While I generally like American Airlines (@AmericanAir) and have been using them for years for my overseas trips, I thought this was on the sneaky side.
I needed an extra 11,000 miles to top off my balance for a trip next month to the U.S., so I don’t want to cancel the transaction or request a refund. In other words, they have me exactly where they want me.
But I do think American Airline’s mile purchase page is rather sneaky.
First they coax me with emails about a time-limited sale. On the sale page, the price quoted for the extra miles I needed was $275.82. And when I select 11,000 miles I got a “You just saved $48!” message and feel good about that and I proceed to purchase.
Then – wham – I am slammed with two charges – a tax for $20.69 and a $30 “processing charge.” Taxes are taxes. But why the $30 processing charge? Who charges $30 to process a credit card and buy something? I think that is pretty sneaky.
I wrote to American Airlines to complain and got this non-answer answer in reply:
“Thank you for contacting Customer Relations.
I’m sorry you were disappointed to learn you were still charged the processing fee. The fee is required in order to process the transaction, meaning regardless the price to obtain those additional miles, it will still be charged.
I’m glad we could save you the $48 on the extra miles and we look forward to welcoming you aboard again soon.”
I’m looking forward to seeing friends and family, but I can’t describe how much I loathe international travel. And I wish some agency or consumer group would look into this kind of practice.
For the first time in a while (there have been some stressful things going on), I walked down to the river for some exercise. These photos were taken at 6 PM, just 15 minutes before sunset. Today was completely overcast, with occasional rain. But it’s been cooler lately. It was 24°C (75°F) so it was a pleasant walk.
During my last quarterly hospital visit, all my blood tests and vital signs were great, but my doctor said I need to do more, and harder, exercise. He recommended running. Hmm…
I read somewhere that even running for five minutes is good for your health. My question is, does the five minutes have to be all at once?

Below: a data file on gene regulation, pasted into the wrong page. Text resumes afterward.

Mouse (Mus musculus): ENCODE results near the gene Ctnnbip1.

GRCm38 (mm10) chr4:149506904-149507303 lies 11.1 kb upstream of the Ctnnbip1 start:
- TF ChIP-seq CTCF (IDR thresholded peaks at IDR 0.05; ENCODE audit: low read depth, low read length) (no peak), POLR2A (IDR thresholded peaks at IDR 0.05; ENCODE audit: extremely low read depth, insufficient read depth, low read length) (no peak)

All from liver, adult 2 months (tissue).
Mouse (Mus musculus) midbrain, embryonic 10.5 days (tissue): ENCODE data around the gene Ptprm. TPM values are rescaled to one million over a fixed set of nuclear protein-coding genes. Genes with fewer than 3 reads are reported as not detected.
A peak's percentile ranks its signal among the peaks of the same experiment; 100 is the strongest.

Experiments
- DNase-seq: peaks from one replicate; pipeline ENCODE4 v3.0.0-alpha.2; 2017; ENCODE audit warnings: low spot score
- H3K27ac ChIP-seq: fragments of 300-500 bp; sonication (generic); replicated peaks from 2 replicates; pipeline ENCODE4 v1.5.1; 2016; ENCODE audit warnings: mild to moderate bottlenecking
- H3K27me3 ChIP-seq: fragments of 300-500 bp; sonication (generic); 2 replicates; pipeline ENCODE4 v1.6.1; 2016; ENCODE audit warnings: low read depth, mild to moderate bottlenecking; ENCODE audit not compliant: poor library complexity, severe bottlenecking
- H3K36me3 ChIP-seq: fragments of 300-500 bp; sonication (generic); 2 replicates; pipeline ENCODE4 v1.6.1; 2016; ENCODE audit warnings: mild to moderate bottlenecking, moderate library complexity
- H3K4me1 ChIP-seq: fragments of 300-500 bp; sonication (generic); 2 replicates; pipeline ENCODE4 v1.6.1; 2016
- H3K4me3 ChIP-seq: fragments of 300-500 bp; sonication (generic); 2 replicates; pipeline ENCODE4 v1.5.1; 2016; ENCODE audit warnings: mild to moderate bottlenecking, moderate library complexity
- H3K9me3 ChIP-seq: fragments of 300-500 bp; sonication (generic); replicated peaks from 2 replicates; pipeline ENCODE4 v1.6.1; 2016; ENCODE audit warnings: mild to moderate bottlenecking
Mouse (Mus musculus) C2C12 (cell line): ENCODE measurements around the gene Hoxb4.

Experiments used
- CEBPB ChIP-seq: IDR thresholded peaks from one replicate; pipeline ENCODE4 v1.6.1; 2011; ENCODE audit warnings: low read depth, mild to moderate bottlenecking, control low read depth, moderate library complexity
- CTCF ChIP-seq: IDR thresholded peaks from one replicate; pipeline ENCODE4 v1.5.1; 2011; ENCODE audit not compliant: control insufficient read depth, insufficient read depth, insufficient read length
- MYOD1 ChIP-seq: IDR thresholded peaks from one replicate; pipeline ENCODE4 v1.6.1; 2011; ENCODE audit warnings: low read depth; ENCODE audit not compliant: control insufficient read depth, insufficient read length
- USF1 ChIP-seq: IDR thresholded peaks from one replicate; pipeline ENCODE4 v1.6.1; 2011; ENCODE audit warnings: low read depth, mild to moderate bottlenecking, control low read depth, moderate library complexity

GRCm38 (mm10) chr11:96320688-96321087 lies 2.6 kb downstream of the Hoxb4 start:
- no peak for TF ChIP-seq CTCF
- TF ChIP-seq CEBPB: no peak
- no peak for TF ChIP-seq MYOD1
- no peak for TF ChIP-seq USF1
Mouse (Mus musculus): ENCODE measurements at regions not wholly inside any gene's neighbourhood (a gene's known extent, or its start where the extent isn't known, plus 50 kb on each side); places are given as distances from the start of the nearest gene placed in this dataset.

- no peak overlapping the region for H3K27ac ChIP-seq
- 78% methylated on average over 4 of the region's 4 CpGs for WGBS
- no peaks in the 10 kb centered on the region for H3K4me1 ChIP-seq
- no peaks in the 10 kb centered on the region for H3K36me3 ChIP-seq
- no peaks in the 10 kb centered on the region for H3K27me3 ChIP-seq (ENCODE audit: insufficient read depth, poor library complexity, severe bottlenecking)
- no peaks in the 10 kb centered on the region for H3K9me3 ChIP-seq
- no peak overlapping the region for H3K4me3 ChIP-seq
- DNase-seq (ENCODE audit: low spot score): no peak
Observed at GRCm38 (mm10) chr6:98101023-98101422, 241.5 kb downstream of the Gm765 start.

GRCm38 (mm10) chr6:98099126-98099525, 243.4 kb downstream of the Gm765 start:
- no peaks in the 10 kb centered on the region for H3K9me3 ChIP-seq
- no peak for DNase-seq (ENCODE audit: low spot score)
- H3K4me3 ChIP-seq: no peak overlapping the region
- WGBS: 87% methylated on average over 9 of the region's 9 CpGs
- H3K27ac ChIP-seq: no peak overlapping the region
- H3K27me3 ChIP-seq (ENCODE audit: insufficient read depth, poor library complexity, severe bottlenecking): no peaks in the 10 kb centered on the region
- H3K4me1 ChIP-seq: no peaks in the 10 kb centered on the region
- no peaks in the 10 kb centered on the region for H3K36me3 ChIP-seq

A bit scary. From NHK:
Japan’s Environment Ministry has found abnormalities in fir trees near the crippled Fukushima Daiichi nuclear power plant.
The ministry has been observing about 80 species of wild animals and trees near the plant since 2011, when Japan suffered its worst nuclear accident.
At the request of the ministry, the National Institute of Radiological Sciences analyzed fir trees in areas where radiation levels are relatively high and published the results on Friday.
The results show that Japanese fir populations in the area showed a significantly increased number of morphological defects, including deletions of leader shoots of the main branch axis.
The study shows that 98 percent of fir trees in a 3.5-kilometer area from the damaged plant have defects. The radiation dose in the area is about 34 microsieverts per hour.
The results also show that 44 percent of fir trees have defects in an 8.5-kilometer zone with 20 microsieverts of radiation, and 27 percent in a 15-kilometer zone with 7 microsieverts of radiation.
The institute says the results indicate that radioactive materials emitted after the nuclear accident may have caused such morphological abnormalities.
The results have been also posted on the website of the British science magazine, Scientific Reports.
The institute’s Satoshi Yoshida says conifers such as fir trees are more susceptible to radiation.
But he said relations between such defects and radiation are still unclear and that further studies are necessary.
The Environment Ministry says no abnormality has so far been confirmed in other animals and trees.